Misery Index Level: Skinny dipping in Lake Michigan during a snowstorm
4. 1961- #5 Iowa: 0, Purdue: 9
Yep, these guys again. The Boilermakers blanked the undefeated Hawkeyes on the road, torpedoing first-year coach Jerry Burns’ quest for an undefeated season and a Big Ten Championship and giving Iowa fans the first sign that things would be different for the program with Forest Evashevski leaving the sideline for the Athletic Director’s office. This loss was bad at the time but is even worse in hindsight; the Hawkeyes lost their next three games, finished the year 5-4 after being the preseason #1 team, and wouldn’t have another winning season until 1981.
Misery Index Level: Being imprisoned inside the Big Brass Drum
3. Tie: Turd in the Punch Bowl
2003 Orange Bowl- #3 Iowa: 17, #5 USC: 38
2016 Rose Bowl- #5 Iowa: 16, #6 Stanford: 45
Honestly, wouldn’t it have been better if the Hawkeyes had simply decided not to show up to these games? The month-long buildup combined with the precipitous letdown left painful memories that Iowa fans aren’t likely to forget any time soon. Ronnie Harmon fumbled so many times that some Iowa fans actually suspected him of throwing the game, the 03 Orange Bowl was all downhill after the opening kickoff, and the things Christian McCaffery did to the Iowa defense are still considered illegal in most states. These losses might have topped the list if not for the quality of Iowa’s opponents in the three bowl games in question, as national pundits all recognized that Iowa was at least losing to quality opponents instead of getting housed by the dregs of the Big Ten.
Misery Index Level: Paying thousands of dollars and traveling thousands of miles just so you can watch your team get annihilated while some idiot dudebro from California asks whether Iowa is the state with the potatoes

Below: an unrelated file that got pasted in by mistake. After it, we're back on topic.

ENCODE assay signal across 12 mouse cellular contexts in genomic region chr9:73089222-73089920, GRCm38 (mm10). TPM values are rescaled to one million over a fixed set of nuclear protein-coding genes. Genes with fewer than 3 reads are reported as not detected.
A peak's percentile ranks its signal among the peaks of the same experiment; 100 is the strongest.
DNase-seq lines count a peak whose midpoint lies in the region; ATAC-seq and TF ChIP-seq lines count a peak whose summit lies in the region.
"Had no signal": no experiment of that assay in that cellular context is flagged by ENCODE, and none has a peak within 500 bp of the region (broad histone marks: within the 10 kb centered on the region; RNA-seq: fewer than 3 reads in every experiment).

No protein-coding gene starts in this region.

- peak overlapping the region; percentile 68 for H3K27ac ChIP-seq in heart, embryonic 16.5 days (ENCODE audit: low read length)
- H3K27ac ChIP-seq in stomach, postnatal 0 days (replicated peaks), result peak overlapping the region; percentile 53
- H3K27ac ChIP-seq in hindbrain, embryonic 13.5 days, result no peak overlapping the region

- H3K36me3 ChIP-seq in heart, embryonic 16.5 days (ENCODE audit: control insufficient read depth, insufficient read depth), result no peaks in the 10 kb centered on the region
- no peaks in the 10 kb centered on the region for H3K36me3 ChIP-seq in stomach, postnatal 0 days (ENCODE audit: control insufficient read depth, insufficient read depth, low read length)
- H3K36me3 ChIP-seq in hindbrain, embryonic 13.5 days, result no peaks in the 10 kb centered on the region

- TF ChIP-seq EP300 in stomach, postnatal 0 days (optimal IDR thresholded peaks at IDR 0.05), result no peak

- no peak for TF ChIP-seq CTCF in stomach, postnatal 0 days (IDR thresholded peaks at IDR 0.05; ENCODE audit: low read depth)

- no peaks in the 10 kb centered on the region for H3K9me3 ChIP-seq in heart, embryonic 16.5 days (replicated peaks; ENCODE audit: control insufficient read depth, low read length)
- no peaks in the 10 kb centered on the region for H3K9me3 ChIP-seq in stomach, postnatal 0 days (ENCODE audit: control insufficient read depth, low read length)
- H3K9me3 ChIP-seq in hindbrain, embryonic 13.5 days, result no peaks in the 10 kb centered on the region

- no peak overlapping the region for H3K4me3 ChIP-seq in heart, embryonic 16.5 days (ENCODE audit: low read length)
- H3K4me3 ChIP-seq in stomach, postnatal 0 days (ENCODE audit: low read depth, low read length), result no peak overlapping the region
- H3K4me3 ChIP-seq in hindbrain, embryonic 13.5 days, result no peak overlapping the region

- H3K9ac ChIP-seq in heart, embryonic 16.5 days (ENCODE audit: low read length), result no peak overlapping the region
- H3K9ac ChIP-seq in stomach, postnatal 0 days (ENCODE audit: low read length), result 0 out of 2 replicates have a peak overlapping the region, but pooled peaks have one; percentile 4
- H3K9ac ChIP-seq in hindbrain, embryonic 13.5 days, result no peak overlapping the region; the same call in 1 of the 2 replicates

2. 2021- #2 Iowa: 7, Purdue: 24
At least Iowa’s losses to UCLA, USC, and Stanford came against undisputedly talented teams on a neutral field. For the Hawkeyes to lose as badly as they did at home against a middling Purdue team with so much to play for this season is as baffling and frustrating a defeat as any the program has endured in nearly 40 years.
Misery Level Index: Receiving a lobotomy from Purdue Pete
1. 1983- #4 Iowa: 0, Illinois: 33
This is it: the most shocking choke job by a highly ranked Iowa team in program history. The Hawkeyes were undefeated entering October of 1983 and riding high off a statement victory over #3 Ohio State the week prior. On deck was a trip to play a 2-1 Illinois squad that had already lost to a middling Missouri team earlier that season. With a loaded roster featuring players like Chuck Long, Bob Stoops, John Alt, and Joel Hilgenberg and one of the most stacked coaching staffs of all time, how could the Hawkeyes not keep rolling on to a Big Ten Championship and a shot at the national title?
Instead of building on their win over the Buckeyes, Iowa absolutely imploded against the Illini, taking their championship dreams along with them. Illinois proceeded to win the rest of its Big Ten games en route to a conference championship, while Iowa tumbled out of the Top Ten for the remainder of the regular season and never sniffed a share of the national title. Illinois’ success over the remainder of the season makes this loss seem far better in hindsight, but the margin of defeat, Iowa’s high ranking, and shock of the upset at the time give this loss an unenviable place in Hawkeye football history. With one humiliating defeat, Iowa went from conference title favorite to Illinois’ little brother, and truly what could be more depressing than that?
Misery Level Index: Remembering not that a Top Five Iowa team lose by 33 points to Illinois, but that Tim Brewster played on that team and no Hawkeye should ever lose to Tim Brewster at anything.
Well, there you have it. The Purdue loss was objectively terrible, but maybe not quite the most disappointing thing to happen to Iowa football in its long history. Now if you’ll excuse me, I’m going to go cry in the shower and try to remember that, far more often than not, the Iowa football program gives its fans plenty of reasons to smile, even if it does occasionally make them want to pull their hair out.